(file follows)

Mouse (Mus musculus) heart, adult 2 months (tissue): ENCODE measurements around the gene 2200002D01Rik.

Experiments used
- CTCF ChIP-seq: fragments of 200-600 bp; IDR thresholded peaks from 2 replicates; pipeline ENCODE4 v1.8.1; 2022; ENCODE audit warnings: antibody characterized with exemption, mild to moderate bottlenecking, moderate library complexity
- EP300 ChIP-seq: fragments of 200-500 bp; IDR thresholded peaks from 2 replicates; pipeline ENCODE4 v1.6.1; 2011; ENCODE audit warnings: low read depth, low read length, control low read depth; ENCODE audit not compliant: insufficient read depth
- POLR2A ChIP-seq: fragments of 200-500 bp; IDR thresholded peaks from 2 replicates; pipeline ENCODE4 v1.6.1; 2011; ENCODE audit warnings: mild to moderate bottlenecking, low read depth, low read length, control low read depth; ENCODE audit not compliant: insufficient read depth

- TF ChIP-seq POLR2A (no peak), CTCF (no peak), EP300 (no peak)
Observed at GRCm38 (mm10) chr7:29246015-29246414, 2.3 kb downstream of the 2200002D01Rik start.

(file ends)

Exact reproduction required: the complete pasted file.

Mouse (Mus musculus) heart, adult 2 months (tissue): ENCODE measurements around the gene 2200002D01Rik.

Experiments used
- CTCF ChIP-seq: fragments of 200-600 bp; IDR thresholded peaks from 2 replicates; pipeline ENCODE4 v1.8.1; 2022; ENCODE audit warnings: antibody characterized with exemption, mild to moderate bottlenecking, moderate library complexity
- EP300 ChIP-seq: fragments of 200-500 bp; IDR thresholded peaks from 2 replicates; pipeline ENCODE4 v1.6.1; 2011; ENCODE audit warnings: low read depth, low read length, control low read depth; ENCODE audit not compliant: insufficient read depth
- POLR2A ChIP-seq: fragments of 200-500 bp; IDR thresholded peaks from 2 replicates; pipeline ENCODE4 v1.6.1; 2011; ENCODE audit warnings: mild to moderate bottlenecking, low read depth, low read length, control low read depth; ENCODE audit not compliant: insufficient read depth

- TF ChIP-seq POLR2A (no peak), CTCF (no peak), EP300 (no peak)
Observed at GRCm38 (mm10) chr7:29246015-29246414, 2.3 kb downstream of the 2200002D01Rik start.